Rijksmuseum Purchases ‘Death Mask’, by Master Vermeer Forger

The Rijksmuseum in Amsterdam recently purchased a death mask by Han van Meegeren, a master forger of Vermeer.

The museum spent €300 on the mask made of plaster (but painted in such a way that it resembles bronze). According to DutchNews.nl, curator Wim Pijbes says the mask does in fact have a place in the museum’s collection and this was the reason for the purchase.

Van Meegeren, born in 1889 and died in 1947, was a talented artist well-versed in the styles and techniques of numerous Dutch masters in addition to Vermeer. In fact, his most successful work is entitled, Supper at Emmaus, which copied Vermeer’s techniques.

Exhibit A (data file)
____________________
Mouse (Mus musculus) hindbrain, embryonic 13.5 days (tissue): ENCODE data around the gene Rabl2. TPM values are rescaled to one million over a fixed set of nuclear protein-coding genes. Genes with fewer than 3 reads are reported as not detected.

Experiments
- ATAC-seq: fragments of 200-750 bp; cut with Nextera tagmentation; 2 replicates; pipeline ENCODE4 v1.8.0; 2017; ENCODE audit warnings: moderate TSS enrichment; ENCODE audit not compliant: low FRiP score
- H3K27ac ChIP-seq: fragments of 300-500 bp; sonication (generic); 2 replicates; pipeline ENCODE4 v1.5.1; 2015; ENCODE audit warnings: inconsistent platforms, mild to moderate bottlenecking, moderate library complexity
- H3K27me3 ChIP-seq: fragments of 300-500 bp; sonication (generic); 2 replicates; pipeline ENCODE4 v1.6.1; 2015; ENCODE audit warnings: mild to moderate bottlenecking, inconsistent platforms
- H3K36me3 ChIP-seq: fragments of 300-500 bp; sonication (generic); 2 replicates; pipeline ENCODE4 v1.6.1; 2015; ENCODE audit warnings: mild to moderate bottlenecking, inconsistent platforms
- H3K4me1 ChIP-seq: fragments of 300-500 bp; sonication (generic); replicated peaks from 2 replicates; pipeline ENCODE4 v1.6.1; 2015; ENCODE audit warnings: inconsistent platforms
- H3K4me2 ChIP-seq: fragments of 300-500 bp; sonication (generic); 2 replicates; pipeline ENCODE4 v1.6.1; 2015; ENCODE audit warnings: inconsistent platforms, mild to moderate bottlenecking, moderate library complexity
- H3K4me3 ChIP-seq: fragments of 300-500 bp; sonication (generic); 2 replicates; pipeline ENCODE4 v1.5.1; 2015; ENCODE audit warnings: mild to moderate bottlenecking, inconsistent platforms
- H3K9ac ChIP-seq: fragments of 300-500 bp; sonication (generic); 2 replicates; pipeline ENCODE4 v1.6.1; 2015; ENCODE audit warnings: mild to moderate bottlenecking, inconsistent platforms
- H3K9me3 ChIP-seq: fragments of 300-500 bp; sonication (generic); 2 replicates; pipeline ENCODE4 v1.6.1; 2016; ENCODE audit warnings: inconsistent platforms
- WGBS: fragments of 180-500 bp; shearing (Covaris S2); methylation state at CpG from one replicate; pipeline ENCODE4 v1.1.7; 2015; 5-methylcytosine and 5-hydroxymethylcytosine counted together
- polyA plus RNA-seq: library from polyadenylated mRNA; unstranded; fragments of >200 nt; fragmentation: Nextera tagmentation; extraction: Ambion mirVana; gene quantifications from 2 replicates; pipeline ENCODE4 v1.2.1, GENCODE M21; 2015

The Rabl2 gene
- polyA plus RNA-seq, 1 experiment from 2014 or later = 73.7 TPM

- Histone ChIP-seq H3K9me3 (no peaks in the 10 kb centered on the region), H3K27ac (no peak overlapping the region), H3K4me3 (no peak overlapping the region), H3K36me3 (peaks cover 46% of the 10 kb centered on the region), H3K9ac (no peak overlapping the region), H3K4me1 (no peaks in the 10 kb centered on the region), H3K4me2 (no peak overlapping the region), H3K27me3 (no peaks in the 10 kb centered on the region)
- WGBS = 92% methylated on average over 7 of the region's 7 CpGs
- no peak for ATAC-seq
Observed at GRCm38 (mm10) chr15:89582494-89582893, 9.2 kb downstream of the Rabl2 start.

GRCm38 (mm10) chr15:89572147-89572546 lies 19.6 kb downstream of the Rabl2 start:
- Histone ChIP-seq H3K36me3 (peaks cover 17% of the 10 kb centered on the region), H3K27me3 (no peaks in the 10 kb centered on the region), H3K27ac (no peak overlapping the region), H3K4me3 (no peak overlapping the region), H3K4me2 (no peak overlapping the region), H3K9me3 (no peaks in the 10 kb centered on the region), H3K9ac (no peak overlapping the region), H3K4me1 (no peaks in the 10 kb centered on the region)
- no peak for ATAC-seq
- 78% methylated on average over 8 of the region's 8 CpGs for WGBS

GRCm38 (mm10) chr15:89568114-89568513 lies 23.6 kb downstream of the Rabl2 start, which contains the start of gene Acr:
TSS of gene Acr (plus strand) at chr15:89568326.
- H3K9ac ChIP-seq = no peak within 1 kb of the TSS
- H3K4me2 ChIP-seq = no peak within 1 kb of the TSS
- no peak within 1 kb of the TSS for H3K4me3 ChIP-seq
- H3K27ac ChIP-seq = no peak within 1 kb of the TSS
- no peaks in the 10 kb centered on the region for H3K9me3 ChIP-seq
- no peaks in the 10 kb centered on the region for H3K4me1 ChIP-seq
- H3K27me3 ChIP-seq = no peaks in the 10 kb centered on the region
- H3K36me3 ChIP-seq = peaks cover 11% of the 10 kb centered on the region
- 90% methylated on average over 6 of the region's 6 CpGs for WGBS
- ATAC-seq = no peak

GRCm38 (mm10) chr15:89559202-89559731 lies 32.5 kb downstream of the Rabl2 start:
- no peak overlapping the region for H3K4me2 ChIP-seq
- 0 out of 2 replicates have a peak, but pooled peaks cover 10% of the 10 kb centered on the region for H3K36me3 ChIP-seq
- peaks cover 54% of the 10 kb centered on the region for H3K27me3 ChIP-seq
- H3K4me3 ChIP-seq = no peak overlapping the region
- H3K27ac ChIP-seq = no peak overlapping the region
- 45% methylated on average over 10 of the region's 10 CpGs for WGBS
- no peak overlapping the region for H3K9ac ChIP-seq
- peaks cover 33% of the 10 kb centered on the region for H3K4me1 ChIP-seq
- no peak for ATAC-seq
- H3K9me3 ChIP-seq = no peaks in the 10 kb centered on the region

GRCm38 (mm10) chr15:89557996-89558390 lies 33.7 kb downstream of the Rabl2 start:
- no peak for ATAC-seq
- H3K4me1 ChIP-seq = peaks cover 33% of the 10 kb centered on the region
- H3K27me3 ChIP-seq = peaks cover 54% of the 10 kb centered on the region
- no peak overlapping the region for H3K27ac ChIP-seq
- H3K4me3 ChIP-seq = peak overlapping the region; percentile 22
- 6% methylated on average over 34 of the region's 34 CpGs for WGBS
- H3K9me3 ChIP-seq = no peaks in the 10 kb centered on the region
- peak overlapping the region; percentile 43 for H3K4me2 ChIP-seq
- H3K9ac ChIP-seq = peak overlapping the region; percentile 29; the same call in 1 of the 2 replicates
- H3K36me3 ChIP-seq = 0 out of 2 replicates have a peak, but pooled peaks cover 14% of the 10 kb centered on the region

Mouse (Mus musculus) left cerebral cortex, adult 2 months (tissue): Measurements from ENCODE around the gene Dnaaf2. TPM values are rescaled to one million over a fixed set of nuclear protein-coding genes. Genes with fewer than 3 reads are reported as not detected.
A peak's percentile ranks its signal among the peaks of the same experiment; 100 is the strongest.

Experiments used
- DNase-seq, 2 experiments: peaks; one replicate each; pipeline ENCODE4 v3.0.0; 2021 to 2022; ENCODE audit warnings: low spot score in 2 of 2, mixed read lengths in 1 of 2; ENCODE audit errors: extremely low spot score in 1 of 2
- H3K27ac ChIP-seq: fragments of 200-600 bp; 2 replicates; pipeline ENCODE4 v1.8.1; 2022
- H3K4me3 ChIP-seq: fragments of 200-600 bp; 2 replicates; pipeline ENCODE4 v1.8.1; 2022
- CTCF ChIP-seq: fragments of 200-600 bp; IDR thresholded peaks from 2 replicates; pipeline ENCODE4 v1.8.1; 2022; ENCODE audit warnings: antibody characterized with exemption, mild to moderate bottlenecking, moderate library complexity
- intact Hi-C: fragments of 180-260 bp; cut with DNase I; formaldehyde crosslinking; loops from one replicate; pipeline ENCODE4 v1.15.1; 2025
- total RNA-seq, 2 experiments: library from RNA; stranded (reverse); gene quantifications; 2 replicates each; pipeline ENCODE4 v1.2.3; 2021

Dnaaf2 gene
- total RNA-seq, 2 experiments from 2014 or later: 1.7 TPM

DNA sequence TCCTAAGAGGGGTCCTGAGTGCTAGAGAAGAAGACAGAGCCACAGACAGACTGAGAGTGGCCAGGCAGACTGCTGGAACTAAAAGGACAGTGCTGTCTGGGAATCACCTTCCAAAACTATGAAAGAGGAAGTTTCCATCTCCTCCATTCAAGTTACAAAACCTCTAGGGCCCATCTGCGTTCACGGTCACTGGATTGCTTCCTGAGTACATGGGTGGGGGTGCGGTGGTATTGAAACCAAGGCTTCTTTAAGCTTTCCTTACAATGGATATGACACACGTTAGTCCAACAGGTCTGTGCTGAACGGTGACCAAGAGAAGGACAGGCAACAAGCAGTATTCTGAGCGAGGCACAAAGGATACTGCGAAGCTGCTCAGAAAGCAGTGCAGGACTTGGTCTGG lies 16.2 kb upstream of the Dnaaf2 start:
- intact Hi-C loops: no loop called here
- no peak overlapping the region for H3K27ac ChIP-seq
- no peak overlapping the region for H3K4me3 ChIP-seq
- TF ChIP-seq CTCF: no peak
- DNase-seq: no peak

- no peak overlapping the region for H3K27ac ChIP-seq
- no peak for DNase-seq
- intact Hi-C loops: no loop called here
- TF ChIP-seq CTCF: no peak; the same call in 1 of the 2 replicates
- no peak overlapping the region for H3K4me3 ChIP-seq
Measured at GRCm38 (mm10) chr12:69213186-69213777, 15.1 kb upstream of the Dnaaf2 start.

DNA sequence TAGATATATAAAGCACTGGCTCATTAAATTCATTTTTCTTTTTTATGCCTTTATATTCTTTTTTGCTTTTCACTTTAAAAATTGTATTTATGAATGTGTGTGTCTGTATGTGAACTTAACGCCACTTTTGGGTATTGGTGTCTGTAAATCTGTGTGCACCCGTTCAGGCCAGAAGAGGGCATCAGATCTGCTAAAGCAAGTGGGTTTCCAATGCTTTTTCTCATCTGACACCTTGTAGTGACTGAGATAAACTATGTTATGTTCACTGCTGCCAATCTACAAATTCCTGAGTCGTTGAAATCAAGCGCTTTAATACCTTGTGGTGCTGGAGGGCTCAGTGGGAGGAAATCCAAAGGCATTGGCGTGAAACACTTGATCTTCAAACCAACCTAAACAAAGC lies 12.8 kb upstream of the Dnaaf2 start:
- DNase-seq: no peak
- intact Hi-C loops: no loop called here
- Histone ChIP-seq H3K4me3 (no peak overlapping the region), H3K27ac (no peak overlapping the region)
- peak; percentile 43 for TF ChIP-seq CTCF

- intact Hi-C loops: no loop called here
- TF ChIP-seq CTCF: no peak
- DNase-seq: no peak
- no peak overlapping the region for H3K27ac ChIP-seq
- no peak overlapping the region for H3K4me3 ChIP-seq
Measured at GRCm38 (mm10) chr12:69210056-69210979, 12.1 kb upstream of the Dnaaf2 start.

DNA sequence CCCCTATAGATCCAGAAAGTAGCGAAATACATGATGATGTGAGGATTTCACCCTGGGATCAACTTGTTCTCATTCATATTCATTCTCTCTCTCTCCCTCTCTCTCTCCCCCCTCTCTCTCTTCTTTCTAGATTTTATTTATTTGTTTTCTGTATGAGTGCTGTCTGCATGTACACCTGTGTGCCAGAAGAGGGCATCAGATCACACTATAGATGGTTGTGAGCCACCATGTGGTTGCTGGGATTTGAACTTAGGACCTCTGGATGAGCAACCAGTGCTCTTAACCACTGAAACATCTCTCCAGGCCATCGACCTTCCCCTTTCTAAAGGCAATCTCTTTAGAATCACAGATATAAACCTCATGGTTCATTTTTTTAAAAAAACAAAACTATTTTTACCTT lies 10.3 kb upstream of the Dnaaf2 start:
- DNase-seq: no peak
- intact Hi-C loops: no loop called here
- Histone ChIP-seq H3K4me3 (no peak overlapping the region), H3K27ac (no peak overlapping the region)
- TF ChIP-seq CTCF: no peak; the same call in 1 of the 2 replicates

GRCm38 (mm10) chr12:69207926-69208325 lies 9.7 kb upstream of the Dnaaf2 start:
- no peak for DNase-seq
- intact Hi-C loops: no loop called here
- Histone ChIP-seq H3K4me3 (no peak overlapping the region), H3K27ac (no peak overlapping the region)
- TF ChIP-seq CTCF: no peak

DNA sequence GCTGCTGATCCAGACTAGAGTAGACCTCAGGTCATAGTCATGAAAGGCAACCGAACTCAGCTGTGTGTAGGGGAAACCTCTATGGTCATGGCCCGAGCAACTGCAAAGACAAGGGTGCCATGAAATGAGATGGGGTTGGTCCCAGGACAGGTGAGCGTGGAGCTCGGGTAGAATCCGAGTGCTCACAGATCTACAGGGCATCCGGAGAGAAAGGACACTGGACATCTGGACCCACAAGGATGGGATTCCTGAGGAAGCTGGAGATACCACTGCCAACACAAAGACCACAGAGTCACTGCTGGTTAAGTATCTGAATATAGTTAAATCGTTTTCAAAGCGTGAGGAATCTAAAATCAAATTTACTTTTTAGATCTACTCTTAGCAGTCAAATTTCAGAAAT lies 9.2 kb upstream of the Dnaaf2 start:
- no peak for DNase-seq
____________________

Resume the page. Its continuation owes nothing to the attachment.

Van Meegeren was also controversial in that one of his works ended up in the possession of Herman Göring, a German politician, military leader, and leading member of the Nazi Party. This led to Van Meegeren being accused of working with the Nazis during the Second World War. However, van Meegeren did argue that he had conned the Germans out of a significant amount of money through his forgeries. Van Meegeren was sentenced to a year in jail for forgery but died of a heart attack before he was able to serve his sentence in prison.

 

Source: DutchNews.nl

Image Credit: Flickr

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Elizabeth Joss

Elizabeth Joss is the founder and main writer at The Museum Times. She works as a university lecturer by day and is an avid travel blogger and arts and culture enthusiast by night. Elizabeth started The Museum Times out of the need to give smaller, lesser-known museums more exposure.

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